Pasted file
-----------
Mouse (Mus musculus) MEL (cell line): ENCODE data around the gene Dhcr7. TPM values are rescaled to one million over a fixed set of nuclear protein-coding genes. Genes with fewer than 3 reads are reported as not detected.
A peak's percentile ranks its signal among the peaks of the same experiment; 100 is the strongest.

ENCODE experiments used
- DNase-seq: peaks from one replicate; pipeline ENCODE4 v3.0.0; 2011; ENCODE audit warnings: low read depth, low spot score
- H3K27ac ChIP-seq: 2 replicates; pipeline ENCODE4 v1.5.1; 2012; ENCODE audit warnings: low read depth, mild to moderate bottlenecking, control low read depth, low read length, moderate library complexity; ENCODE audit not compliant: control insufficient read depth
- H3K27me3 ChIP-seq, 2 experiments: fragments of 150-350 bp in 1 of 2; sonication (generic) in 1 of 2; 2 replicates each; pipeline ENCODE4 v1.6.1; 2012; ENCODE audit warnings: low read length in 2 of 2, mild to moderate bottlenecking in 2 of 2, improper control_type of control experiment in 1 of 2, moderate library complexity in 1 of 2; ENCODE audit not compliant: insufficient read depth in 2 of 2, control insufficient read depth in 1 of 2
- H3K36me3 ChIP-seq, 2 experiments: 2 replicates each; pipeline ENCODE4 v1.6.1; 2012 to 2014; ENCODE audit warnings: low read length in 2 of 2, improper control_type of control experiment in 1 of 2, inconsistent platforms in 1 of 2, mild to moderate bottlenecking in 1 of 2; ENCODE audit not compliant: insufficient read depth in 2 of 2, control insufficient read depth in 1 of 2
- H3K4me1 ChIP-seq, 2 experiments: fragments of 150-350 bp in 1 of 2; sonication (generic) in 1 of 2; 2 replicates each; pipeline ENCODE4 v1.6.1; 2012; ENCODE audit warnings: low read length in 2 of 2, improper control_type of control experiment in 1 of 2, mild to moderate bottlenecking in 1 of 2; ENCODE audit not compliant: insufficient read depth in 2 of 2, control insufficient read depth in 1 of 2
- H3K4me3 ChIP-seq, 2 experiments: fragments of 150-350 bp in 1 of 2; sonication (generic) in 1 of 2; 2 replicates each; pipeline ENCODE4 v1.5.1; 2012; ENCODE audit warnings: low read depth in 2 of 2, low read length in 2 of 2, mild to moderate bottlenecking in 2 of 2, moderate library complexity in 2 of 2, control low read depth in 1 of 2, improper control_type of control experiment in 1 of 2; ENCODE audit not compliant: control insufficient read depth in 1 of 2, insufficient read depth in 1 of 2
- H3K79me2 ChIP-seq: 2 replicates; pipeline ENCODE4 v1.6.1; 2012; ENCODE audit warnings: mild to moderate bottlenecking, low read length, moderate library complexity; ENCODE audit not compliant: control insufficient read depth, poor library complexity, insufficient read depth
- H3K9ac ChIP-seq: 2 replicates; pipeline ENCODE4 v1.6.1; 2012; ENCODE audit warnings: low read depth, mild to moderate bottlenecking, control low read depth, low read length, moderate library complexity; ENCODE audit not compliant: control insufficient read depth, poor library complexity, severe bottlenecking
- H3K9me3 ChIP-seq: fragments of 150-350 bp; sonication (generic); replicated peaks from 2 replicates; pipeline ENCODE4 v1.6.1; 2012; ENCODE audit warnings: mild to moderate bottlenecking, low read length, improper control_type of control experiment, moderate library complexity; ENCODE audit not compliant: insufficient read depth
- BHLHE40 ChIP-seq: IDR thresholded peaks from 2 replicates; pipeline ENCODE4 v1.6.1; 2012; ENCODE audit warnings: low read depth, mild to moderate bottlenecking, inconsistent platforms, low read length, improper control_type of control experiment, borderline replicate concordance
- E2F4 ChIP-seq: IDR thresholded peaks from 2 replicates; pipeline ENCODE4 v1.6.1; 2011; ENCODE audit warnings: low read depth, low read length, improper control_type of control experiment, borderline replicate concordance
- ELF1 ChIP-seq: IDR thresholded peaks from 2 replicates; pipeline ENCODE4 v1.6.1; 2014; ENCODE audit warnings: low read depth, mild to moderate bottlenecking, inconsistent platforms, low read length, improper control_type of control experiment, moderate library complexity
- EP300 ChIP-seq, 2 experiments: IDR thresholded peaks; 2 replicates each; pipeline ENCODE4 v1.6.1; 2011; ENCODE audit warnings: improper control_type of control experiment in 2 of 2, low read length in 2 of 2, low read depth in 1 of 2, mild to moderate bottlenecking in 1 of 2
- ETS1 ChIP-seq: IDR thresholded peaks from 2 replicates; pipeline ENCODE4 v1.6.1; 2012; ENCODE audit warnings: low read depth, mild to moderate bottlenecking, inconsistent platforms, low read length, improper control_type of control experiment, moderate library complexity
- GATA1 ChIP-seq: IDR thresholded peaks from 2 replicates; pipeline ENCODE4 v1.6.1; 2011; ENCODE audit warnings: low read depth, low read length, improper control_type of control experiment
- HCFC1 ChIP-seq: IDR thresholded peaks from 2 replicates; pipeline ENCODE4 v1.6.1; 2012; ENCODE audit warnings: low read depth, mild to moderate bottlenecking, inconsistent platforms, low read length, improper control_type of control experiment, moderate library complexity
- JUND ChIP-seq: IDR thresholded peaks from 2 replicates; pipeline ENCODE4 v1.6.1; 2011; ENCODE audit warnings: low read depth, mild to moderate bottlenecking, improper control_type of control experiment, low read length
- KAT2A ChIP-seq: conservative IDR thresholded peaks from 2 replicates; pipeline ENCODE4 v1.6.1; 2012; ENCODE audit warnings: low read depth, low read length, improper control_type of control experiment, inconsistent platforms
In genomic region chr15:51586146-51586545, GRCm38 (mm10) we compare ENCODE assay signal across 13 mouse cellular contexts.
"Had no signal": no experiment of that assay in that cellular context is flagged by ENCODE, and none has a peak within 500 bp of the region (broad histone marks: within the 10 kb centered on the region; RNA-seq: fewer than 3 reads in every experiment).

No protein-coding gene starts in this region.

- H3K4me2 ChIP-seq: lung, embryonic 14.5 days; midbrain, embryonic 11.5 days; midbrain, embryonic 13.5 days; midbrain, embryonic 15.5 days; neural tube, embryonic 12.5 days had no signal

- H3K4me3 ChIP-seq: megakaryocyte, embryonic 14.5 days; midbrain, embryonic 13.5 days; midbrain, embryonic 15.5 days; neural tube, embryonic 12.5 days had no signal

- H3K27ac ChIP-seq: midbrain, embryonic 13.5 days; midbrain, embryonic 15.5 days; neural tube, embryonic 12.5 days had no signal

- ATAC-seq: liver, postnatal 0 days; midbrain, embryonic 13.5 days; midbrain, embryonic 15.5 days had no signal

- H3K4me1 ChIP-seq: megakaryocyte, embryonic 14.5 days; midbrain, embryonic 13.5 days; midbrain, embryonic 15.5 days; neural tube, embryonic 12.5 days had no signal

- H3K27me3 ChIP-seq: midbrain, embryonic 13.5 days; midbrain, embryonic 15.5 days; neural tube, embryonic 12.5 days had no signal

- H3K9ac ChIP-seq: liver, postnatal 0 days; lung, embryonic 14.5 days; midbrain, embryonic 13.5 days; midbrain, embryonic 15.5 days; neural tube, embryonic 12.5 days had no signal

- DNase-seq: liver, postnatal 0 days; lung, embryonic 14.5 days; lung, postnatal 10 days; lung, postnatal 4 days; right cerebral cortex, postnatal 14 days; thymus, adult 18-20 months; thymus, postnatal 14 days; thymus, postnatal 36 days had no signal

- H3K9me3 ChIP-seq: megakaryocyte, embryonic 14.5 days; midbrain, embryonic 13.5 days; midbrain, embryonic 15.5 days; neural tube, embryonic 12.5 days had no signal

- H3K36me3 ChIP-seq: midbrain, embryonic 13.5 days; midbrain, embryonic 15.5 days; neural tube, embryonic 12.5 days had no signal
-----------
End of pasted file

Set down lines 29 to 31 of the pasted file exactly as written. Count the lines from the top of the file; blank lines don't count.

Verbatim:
- H3K4me1 ChIP-seq: megakaryocyte, embryonic 14.5 days; midbrain, embryonic 13.5 days; midbrain, embryonic 15.5 days; neural tube, embryonic 12.5 days had no signal

- H3K27me3 ChIP-seq: midbrain, embryonic 13.5 days; midbrain, embryonic 15.5 days; neural tube, embryonic 12.5 days had no signal

- H3K9ac ChIP-seq: liver, postnatal 0 days; lung, embryonic 14.5 days; midbrain, embryonic 13.5 days; midbrain, embryonic 15.5 days; neural tube, embryonic 12.5 days had no signal